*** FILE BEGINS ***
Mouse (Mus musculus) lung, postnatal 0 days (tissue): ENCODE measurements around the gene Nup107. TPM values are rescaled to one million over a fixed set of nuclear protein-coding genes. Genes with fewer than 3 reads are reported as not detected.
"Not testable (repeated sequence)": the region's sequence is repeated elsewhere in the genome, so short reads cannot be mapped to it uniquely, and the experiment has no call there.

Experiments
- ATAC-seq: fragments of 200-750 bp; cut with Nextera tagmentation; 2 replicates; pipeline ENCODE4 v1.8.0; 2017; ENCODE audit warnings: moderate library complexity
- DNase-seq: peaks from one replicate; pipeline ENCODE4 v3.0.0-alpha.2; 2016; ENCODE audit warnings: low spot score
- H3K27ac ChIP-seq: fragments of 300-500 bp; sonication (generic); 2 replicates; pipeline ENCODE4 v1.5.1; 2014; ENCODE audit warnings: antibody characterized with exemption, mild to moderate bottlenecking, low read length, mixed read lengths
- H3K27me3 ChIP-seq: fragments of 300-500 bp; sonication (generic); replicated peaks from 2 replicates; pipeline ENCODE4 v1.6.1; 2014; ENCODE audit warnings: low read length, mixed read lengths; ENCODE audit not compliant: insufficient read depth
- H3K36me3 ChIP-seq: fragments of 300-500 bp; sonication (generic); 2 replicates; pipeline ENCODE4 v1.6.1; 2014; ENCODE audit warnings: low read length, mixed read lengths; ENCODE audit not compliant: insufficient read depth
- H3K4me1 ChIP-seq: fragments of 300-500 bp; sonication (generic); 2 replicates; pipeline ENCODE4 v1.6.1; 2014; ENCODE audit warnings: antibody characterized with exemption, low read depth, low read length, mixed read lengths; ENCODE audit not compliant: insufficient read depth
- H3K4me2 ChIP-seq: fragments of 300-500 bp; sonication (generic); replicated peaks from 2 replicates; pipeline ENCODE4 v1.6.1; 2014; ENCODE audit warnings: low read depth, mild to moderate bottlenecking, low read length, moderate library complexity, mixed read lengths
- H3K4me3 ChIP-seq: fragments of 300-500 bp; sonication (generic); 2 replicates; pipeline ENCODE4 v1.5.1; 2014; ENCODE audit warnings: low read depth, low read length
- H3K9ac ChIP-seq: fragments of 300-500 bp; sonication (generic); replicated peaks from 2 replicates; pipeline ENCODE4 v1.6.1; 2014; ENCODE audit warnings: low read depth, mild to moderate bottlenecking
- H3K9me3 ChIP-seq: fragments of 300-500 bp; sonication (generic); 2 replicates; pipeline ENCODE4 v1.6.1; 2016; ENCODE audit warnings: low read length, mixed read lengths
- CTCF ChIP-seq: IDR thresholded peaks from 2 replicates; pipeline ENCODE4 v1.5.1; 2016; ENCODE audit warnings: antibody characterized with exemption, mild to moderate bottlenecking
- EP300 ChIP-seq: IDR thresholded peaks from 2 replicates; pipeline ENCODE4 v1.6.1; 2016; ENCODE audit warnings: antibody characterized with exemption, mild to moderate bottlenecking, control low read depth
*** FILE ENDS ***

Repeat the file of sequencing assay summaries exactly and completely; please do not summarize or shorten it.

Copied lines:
Mouse (Mus musculus) lung, postnatal 0 days (tissue): ENCODE measurements around the gene Nup107. TPM values are rescaled to one million over a fixed set of nuclear protein-coding genes. Genes with fewer than 3 reads are reported as not detected.
"Not testable (repeated sequence)": the region's sequence is repeated elsewhere in the genome, so short reads cannot be mapped to it uniquely, and the experiment has no call there.

Experiments
- ATAC-seq: fragments of 200-750 bp; cut with Nextera tagmentation; 2 replicates; pipeline ENCODE4 v1.8.0; 2017; ENCODE audit warnings: moderate library complexity
- DNase-seq: peaks from one replicate; pipeline ENCODE4 v3.0.0-alpha.2; 2016; ENCODE audit warnings: low spot score
- H3K27ac ChIP-seq: fragments of 300-500 bp; sonication (generic); 2 replicates; pipeline ENCODE4 v1.5.1; 2014; ENCODE audit warnings: antibody characterized with exemption, mild to moderate bottlenecking, low read length, mixed read lengths
- H3K27me3 ChIP-seq: fragments of 300-500 bp; sonication (generic); replicated peaks from 2 replicates; pipeline ENCODE4 v1.6.1; 2014; ENCODE audit warnings: low read length, mixed read lengths; ENCODE audit not compliant: insufficient read depth
- H3K36me3 ChIP-seq: fragments of 300-500 bp; sonication (generic); 2 replicates; pipeline ENCODE4 v1.6.1; 2014; ENCODE audit warnings: low read length, mixed read lengths; ENCODE audit not compliant: insufficient read depth
- H3K4me1 ChIP-seq: fragments of 300-500 bp; sonication (generic); 2 replicates; pipeline ENCODE4 v1.6.1; 2014; ENCODE audit warnings: antibody characterized with exemption, low read depth, low read length, mixed read lengths; ENCODE audit not compliant: insufficient read depth
- H3K4me2 ChIP-seq: fragments of 300-500 bp; sonication (generic); replicated peaks from 2 replicates; pipeline ENCODE4 v1.6.1; 2014; ENCODE audit warnings: low read depth, mild to moderate bottlenecking, low read length, moderate library complexity, mixed read lengths
- H3K4me3 ChIP-seq: fragments of 300-500 bp; sonication (generic); 2 replicates; pipeline ENCODE4 v1.5.1; 2014; ENCODE audit warnings: low read depth, low read length
- H3K9ac ChIP-seq: fragments of 300-500 bp; sonication (generic); replicated peaks from 2 replicates; pipeline ENCODE4 v1.6.1; 2014; ENCODE audit warnings: low read depth, mild to moderate bottlenecking
- H3K9me3 ChIP-seq: fragments of 300-500 bp; sonication (generic); 2 replicates; pipeline ENCODE4 v1.6.1; 2016; ENCODE audit warnings: low read length, mixed read lengths
- CTCF ChIP-seq: IDR thresholded peaks from 2 replicates; pipeline ENCODE4 v1.5.1; 2016; ENCODE audit warnings: antibody characterized with exemption, mild to moderate bottlenecking
- EP300 ChIP-seq: IDR thresholded peaks from 2 replicates; pipeline ENCODE4 v1.6.1; 2016; ENCODE audit warnings: antibody characterized with exemption, mild to moderate bottlenecking, control low read depth